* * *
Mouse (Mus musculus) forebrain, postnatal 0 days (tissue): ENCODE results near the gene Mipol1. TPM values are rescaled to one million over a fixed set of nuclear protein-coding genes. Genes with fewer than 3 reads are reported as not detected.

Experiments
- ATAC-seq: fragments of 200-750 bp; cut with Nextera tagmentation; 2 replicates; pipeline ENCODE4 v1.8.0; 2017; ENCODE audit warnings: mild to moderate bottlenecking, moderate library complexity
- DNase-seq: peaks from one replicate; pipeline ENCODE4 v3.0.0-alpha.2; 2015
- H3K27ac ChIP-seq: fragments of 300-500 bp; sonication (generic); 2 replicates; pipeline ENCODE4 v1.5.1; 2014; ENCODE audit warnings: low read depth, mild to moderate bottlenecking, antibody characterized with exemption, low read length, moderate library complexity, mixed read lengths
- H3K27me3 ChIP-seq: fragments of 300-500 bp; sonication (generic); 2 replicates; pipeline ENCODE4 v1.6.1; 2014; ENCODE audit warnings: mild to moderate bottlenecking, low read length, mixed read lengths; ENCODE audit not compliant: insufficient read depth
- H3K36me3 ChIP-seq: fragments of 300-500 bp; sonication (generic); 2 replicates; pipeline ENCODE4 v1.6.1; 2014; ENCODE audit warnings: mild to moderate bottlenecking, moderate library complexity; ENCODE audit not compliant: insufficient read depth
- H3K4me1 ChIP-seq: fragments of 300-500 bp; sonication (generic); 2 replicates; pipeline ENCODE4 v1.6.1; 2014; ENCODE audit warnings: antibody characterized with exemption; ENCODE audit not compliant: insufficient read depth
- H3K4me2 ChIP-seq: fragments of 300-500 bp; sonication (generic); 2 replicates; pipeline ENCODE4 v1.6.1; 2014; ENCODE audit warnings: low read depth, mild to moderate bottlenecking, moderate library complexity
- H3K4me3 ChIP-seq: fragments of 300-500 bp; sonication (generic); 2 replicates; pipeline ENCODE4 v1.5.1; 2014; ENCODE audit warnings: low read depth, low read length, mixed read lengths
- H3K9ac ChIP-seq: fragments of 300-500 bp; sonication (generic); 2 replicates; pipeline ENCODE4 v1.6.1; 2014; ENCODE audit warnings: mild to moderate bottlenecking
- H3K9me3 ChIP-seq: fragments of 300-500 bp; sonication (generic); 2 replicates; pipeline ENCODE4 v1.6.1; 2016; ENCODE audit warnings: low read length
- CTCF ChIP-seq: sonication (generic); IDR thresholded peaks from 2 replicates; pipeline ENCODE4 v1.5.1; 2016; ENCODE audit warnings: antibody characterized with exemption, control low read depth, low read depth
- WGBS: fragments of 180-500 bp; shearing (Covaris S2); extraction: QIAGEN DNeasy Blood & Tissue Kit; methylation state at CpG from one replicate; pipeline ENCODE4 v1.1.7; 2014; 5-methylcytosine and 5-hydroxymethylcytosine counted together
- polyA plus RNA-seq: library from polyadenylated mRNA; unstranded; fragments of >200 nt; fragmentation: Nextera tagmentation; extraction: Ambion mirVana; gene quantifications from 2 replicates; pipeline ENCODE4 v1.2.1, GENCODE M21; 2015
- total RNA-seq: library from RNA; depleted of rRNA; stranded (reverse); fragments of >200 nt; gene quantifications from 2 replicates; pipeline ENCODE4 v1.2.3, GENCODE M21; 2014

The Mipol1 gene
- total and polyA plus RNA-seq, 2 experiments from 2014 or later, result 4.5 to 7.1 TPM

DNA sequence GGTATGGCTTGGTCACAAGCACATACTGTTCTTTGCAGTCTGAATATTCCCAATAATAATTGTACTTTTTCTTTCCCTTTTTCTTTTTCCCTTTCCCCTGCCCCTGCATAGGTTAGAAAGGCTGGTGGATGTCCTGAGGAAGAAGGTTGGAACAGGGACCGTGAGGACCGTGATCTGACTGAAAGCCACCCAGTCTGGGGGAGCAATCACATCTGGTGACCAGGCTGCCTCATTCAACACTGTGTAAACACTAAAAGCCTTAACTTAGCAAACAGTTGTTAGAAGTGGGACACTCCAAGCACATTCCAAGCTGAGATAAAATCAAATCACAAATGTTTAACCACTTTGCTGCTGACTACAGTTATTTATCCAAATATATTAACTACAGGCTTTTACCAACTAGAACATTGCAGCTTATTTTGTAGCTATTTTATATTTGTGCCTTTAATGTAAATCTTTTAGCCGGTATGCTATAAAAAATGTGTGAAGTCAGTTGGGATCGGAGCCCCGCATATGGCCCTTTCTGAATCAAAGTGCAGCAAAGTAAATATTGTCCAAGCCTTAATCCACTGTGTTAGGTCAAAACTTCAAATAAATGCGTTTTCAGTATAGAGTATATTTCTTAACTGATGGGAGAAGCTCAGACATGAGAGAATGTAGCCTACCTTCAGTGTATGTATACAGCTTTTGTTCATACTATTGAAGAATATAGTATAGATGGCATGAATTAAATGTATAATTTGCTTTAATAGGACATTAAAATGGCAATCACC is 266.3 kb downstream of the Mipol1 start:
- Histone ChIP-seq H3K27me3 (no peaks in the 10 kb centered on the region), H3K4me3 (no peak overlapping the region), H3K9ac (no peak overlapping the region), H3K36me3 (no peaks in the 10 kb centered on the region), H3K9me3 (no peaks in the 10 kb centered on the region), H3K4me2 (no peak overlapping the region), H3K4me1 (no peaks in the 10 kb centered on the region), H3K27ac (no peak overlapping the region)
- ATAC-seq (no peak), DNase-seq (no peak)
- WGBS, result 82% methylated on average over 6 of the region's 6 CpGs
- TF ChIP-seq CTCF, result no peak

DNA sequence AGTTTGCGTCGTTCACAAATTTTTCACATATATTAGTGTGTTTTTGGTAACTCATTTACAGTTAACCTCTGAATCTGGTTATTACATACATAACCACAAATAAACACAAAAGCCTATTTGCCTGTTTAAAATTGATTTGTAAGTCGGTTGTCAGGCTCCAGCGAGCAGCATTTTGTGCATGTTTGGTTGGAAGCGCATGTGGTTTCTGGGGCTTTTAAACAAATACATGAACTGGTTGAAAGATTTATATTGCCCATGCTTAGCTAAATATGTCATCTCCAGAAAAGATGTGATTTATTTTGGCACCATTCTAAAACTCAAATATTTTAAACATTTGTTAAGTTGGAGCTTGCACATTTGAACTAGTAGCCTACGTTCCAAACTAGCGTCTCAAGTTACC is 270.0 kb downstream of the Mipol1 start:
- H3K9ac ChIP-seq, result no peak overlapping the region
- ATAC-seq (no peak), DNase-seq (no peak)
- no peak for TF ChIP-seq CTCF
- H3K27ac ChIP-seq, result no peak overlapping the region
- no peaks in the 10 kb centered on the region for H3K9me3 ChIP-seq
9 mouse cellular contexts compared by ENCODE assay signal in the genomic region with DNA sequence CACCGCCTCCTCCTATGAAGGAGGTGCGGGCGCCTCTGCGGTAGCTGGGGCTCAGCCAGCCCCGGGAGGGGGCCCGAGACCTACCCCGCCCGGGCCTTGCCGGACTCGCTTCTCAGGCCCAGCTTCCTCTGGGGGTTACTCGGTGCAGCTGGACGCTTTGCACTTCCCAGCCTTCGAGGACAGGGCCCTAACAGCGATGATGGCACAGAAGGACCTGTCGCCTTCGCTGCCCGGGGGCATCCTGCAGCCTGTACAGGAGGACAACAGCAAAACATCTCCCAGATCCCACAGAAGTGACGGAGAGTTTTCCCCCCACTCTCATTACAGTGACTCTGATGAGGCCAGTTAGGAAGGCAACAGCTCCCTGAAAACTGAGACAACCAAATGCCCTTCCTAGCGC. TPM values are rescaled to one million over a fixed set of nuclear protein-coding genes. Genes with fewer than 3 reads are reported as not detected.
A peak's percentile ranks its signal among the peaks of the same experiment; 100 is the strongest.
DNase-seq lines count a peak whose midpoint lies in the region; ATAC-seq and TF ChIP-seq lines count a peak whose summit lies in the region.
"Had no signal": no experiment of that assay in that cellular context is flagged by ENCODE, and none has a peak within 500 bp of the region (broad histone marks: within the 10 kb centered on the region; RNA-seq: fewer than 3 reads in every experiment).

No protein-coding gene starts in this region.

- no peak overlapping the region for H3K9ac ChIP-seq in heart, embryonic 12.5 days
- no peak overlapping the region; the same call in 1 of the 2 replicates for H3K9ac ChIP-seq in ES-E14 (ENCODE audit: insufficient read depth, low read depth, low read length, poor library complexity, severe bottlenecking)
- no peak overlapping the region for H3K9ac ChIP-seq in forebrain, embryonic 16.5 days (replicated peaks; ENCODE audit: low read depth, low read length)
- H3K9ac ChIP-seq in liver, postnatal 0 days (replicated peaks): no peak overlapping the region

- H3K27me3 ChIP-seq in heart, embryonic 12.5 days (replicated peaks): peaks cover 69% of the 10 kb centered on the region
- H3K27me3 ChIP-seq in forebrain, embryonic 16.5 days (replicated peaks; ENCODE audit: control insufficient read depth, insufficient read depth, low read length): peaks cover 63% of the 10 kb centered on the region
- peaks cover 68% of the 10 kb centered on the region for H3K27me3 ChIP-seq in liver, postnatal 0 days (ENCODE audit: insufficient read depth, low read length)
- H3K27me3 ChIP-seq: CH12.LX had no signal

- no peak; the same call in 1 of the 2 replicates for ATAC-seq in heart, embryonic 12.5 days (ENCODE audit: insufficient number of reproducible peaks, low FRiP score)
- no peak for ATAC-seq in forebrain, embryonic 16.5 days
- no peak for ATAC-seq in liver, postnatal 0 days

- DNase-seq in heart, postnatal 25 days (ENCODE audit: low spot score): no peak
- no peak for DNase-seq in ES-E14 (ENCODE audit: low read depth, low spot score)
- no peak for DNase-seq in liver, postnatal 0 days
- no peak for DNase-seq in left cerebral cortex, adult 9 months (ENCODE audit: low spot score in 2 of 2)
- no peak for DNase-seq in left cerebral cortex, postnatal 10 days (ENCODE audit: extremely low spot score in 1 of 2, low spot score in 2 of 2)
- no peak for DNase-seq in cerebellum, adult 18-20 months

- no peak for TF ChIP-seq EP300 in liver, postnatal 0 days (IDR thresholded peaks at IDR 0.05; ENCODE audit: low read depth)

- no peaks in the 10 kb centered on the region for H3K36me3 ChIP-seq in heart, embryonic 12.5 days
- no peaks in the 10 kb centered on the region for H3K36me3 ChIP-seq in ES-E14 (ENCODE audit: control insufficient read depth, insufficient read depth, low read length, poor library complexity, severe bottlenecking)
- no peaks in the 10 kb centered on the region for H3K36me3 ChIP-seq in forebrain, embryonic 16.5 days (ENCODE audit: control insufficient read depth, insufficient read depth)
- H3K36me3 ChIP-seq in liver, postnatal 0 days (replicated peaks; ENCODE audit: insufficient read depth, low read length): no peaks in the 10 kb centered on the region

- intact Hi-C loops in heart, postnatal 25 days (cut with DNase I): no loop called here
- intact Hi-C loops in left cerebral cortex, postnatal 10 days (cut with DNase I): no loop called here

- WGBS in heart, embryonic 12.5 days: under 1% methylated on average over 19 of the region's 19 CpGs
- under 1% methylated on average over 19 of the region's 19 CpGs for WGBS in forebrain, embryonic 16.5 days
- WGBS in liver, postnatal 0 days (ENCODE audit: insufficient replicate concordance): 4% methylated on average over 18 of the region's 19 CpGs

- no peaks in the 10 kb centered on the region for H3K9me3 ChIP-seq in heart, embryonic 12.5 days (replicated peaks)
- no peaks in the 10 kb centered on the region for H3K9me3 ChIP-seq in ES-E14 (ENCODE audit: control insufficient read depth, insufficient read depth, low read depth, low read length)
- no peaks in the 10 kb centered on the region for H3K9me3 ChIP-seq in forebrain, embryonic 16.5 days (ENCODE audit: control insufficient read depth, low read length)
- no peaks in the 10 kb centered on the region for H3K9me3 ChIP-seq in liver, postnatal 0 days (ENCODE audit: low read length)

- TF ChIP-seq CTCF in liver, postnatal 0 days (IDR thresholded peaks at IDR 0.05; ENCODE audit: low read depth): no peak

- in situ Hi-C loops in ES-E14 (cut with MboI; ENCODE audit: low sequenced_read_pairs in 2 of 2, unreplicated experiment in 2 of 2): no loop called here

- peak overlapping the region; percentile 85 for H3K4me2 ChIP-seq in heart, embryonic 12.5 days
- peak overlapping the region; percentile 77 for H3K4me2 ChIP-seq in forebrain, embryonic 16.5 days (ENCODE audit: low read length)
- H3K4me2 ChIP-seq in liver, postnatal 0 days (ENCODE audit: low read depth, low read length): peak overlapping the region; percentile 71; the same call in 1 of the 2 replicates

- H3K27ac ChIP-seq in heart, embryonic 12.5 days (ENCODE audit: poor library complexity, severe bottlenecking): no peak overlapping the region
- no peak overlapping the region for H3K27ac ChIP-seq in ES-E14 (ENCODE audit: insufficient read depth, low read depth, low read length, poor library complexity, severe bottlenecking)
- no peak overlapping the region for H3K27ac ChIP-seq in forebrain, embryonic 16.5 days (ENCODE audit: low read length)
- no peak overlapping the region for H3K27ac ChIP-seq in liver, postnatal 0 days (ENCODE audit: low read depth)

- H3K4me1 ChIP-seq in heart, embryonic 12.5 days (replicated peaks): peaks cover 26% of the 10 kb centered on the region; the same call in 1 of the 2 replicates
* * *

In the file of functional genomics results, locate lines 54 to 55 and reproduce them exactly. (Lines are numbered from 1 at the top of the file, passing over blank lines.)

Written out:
- no peaks in the 10 kb centered on the region for H3K36me3 ChIP-seq in ES-E14 (ENCODE audit: control insufficient read depth, insufficient read depth, low read length, poor library complexity, severe bottlenecking)
- no peaks in the 10 kb centered on the region for H3K36me3 ChIP-seq in forebrain, embryonic 16.5 days (ENCODE audit: control insufficient read depth, insufficient read depth)